WCPT Africa Region Conference System, 9th WCPT Africa Region Congress

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Advancing physiotherapy impact in Africa through integration of health promotion and injury prevention strategies into the workplace.
Faith A Grant

Last modified: 2012-02-07



To promote partnership between African physiotherapists and experienced therapists to decrease the burden of work related injury thereby increasing physiotherapists’ relevance.



Common to most developing countries is the use of human labor for tasks which have been mechanized in developed nations. With technological advancement African workplaces also experience similar risks to developed nations; those associated with repetitive work and a sedentary, office-work environment. Studies identify back and shoulder injuries related to lifting and neck and upper extremity pain associated with sedentary occupations.

Recent studies in Australia, the United Kingdom, South Africa and Nigeria identify potentially limiting perceptions of physiotherapists on the part of physicians, final year medical students, nurses, members of the public and physiotherapy students. Novice South African therapists feel limited in their ability to impact healthcare. In most developed nations, physiotherapists are seen as first contact health practitioners, yet many African physicians still “prescribe” physiotherapy for their patients.

 Over thirty years ago, the South African Medical Journal highlighted the lack of recognition of African physiotherapists’ contribution to healthcare. It emphasized the importance of a preventative focus for the future of the profession. From that paper two questions arise. Has physiotherapy education equipped novice therapists with the confidence not only to treat, but also to prevent injuries such as those associated with work? How has the perception of physiotherapy changed in the eyes of other health professionals and the public?



The project evolved from a review of information, from the African context, on workplace injury- management, perception of physiotherapy and perception of physiotherapy education.

Modification of tasks, work environment or duration of work shifts contribute to the prevention of workplace injuries. Exercise and education are important preventative strategies that are specific to physiotherapy practice. African physiotherapists currently address workplace injuries through the development of Back School and lifting education programs. They can contribute to the reduction of workplace injury by integrating targeted exercise programs into workplaces. In light of the limited number of physiotherapists across the continent, partnership between African and non-African therapists with knowledge and experience in implementing on-site programs is key. An added benefit is an improvement in perceived relevance of physiotherapy.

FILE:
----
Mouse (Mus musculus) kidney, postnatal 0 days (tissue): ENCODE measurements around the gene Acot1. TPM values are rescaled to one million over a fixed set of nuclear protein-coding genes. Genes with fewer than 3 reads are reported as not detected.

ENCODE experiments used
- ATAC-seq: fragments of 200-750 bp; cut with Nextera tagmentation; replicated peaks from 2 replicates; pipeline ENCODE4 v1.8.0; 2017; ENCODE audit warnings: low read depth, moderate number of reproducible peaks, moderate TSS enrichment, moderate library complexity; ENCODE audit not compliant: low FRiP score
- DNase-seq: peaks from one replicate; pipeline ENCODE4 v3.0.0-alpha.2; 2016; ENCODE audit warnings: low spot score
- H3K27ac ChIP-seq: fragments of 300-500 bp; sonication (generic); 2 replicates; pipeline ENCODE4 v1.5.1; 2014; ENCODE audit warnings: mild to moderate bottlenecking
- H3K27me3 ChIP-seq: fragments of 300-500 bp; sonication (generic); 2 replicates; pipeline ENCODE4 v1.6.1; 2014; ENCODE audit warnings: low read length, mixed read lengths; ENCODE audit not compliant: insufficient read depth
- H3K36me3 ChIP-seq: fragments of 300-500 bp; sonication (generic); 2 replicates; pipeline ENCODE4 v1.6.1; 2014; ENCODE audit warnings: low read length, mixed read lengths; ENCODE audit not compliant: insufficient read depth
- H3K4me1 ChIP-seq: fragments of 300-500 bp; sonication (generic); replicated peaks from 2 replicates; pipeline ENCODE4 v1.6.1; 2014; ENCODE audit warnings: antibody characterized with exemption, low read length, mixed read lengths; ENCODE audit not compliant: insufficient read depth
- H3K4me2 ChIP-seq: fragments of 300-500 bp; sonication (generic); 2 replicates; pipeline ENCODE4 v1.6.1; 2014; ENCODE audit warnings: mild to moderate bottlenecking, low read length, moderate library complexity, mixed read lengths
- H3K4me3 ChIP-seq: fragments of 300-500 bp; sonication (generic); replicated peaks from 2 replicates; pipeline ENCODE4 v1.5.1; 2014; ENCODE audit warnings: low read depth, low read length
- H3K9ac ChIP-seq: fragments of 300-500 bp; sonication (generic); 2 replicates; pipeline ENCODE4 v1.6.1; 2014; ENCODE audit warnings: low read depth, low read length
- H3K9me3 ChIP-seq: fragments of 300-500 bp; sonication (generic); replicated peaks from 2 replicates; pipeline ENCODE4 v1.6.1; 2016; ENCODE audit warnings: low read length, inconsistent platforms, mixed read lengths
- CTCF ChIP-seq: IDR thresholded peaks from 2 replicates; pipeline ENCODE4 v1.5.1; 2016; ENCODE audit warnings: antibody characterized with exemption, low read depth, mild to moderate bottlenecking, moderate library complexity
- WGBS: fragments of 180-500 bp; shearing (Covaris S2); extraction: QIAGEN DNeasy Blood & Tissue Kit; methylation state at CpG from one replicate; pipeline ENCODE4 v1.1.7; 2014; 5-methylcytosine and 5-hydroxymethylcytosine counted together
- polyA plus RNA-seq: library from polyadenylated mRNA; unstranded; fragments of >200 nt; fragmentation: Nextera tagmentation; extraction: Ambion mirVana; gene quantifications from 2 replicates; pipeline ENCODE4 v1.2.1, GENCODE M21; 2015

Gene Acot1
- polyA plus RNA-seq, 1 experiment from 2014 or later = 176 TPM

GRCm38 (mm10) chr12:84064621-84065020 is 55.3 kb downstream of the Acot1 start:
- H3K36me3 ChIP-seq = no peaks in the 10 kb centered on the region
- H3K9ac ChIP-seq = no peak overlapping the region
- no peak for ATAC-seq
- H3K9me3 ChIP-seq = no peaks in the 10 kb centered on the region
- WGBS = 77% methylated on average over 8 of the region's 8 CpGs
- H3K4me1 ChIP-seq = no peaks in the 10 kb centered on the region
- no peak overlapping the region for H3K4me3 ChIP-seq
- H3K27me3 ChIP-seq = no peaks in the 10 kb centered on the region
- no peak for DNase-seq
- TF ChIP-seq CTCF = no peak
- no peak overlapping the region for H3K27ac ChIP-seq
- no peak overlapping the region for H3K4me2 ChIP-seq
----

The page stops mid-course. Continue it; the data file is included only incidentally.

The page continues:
No similar partnership is known to exist but evidence abounds in support of workplace injury prevention programs and their impact on financial and human burden.



Physiotherapy potentially impacts the economic and human cost of work injuries in Africa. Manpower and experience are limiting factors. This conference provides an opportunity for partnership connections to address this deficit. Future education of health practitioners, including physiotherapists, should address the various roles of physiotherapists; clinician, manager, team member and social advocate.



By facilitating linkages between physiotherapists and providing funding and policy support for educational programs, the World Confederation of Physical Therapy can advance this goal. Similarly, by contributing knowledge and skills to a problem which is shared by developing and developed nations alike, African physiotherapists will be seen as an essential component in the containment of workplace injury.

Keywords:  Workplace-injury, exercise, perception.

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